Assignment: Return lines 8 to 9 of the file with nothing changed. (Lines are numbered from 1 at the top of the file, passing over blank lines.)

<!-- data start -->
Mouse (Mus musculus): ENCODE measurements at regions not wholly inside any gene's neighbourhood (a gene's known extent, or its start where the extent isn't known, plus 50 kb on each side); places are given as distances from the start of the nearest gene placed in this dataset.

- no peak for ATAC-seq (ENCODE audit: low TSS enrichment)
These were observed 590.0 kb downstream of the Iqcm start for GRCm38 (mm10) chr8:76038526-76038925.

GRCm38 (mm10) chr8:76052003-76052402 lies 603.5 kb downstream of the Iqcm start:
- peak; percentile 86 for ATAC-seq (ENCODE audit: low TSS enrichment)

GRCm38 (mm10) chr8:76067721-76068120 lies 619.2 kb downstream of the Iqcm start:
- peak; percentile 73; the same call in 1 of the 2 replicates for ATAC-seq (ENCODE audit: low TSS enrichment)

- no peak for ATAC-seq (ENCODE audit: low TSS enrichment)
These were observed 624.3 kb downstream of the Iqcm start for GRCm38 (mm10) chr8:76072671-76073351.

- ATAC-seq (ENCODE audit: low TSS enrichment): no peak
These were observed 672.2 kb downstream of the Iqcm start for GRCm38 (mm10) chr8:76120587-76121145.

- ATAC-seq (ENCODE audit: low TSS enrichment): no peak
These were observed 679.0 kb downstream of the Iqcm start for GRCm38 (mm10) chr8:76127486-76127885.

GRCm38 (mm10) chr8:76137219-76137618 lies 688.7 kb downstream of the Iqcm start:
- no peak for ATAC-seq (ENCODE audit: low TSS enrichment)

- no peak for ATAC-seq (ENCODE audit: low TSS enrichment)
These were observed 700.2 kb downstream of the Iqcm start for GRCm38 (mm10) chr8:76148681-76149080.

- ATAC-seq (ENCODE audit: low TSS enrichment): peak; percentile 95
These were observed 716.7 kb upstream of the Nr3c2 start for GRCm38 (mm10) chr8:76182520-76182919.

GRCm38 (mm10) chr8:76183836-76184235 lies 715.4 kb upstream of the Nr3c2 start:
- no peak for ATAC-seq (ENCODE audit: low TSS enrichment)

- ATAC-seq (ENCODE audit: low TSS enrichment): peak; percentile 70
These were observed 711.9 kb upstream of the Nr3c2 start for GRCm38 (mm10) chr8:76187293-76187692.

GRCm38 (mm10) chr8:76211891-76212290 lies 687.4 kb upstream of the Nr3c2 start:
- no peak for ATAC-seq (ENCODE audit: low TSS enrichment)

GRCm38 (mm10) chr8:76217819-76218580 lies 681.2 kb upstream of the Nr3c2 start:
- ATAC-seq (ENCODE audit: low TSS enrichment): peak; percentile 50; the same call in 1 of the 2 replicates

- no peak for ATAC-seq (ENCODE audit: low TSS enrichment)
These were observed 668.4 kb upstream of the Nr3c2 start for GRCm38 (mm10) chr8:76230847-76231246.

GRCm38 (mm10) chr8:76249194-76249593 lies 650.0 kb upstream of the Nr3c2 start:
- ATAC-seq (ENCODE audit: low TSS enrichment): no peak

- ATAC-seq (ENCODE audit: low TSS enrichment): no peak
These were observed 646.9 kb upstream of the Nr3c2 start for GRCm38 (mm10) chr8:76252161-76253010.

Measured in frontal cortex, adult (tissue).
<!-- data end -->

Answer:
- no peak for ATAC-seq (ENCODE audit: low TSS enrichment)
These were observed 624.3 kb downstream of the Iqcm start for GRCm38 (mm10) chr8:76072671-76073351.